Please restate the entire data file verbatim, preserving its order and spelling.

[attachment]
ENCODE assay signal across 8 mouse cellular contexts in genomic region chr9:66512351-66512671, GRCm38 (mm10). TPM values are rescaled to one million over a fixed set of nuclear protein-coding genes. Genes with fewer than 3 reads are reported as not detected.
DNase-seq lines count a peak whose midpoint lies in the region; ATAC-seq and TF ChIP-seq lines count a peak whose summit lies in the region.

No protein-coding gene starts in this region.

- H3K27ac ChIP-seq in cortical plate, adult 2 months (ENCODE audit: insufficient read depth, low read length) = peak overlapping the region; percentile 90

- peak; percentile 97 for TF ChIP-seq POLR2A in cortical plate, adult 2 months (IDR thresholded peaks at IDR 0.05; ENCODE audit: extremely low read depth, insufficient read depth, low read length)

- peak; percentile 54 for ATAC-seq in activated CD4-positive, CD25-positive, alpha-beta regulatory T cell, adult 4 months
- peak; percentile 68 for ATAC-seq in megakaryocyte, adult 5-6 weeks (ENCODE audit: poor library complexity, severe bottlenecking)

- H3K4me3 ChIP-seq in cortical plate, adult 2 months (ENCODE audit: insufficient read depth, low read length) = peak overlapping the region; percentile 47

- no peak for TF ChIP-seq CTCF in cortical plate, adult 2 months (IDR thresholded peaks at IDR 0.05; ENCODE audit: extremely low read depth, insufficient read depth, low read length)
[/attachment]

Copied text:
ENCODE assay signal across 8 mouse cellular contexts in genomic region chr9:66512351-66512671, GRCm38 (mm10). TPM values are rescaled to one million over a fixed set of nuclear protein-coding genes. Genes with fewer than 3 reads are reported as not detected.
DNase-seq lines count a peak whose midpoint lies in the region; ATAC-seq and TF ChIP-seq lines count a peak whose summit lies in the region.

No protein-coding gene starts in this region.

- H3K27ac ChIP-seq in cortical plate, adult 2 months (ENCODE audit: insufficient read depth, low read length) = peak overlapping the region; percentile 90

- peak; percentile 97 for TF ChIP-seq POLR2A in cortical plate, adult 2 months (IDR thresholded peaks at IDR 0.05; ENCODE audit: extremely low read depth, insufficient read depth, low read length)

- peak; percentile 54 for ATAC-seq in activated CD4-positive, CD25-positive, alpha-beta regulatory T cell, adult 4 months
- peak; percentile 68 for ATAC-seq in megakaryocyte, adult 5-6 weeks (ENCODE audit: poor library complexity, severe bottlenecking)

- H3K4me3 ChIP-seq in cortical plate, adult 2 months (ENCODE audit: insufficient read depth, low read length) = peak overlapping the region; percentile 47

- no peak for TF ChIP-seq CTCF in cortical plate, adult 2 months (IDR thresholded peaks at IDR 0.05; ENCODE audit: extremely low read depth, insufficient read depth, low read length)